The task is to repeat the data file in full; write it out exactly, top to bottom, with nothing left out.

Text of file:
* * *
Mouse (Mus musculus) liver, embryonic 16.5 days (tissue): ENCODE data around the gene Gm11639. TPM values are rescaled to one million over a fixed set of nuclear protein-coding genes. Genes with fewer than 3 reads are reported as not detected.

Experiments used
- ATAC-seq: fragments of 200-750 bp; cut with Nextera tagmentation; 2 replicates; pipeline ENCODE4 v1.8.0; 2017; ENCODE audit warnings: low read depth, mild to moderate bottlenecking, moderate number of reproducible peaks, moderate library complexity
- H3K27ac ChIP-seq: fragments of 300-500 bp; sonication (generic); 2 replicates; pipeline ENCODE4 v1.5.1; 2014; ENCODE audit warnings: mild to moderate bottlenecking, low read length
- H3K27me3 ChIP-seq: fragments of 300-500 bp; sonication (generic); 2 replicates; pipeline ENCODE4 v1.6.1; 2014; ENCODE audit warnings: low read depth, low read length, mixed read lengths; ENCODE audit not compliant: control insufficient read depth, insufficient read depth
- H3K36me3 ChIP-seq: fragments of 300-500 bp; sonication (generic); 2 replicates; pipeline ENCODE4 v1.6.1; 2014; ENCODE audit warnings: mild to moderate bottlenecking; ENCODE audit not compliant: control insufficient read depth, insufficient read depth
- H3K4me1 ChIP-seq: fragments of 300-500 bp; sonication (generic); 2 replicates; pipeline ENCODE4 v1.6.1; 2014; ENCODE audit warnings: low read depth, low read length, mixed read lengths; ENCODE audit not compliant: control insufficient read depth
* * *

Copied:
Mouse (Mus musculus) liver, embryonic 16.5 days (tissue): ENCODE data around the gene Gm11639. TPM values are rescaled to one million over a fixed set of nuclear protein-coding genes. Genes with fewer than 3 reads are reported as not detected.

Experiments used
- ATAC-seq: fragments of 200-750 bp; cut with Nextera tagmentation; 2 replicates; pipeline ENCODE4 v1.8.0; 2017; ENCODE audit warnings: low read depth, mild to moderate bottlenecking, moderate number of reproducible peaks, moderate library complexity
- H3K27ac ChIP-seq: fragments of 300-500 bp; sonication (generic); 2 replicates; pipeline ENCODE4 v1.5.1; 2014; ENCODE audit warnings: mild to moderate bottlenecking, low read length
- H3K27me3 ChIP-seq: fragments of 300-500 bp; sonication (generic); 2 replicates; pipeline ENCODE4 v1.6.1; 2014; ENCODE audit warnings: low read depth, low read length, mixed read lengths; ENCODE audit not compliant: control insufficient read depth, insufficient read depth
- H3K36me3 ChIP-seq: fragments of 300-500 bp; sonication (generic); 2 replicates; pipeline ENCODE4 v1.6.1; 2014; ENCODE audit warnings: mild to moderate bottlenecking; ENCODE audit not compliant: control insufficient read depth, insufficient read depth
- H3K4me1 ChIP-seq: fragments of 300-500 bp; sonication (generic); 2 replicates; pipeline ENCODE4 v1.6.1; 2014; ENCODE audit warnings: low read depth, low read length, mixed read lengths; ENCODE audit not compliant: control insufficient read depth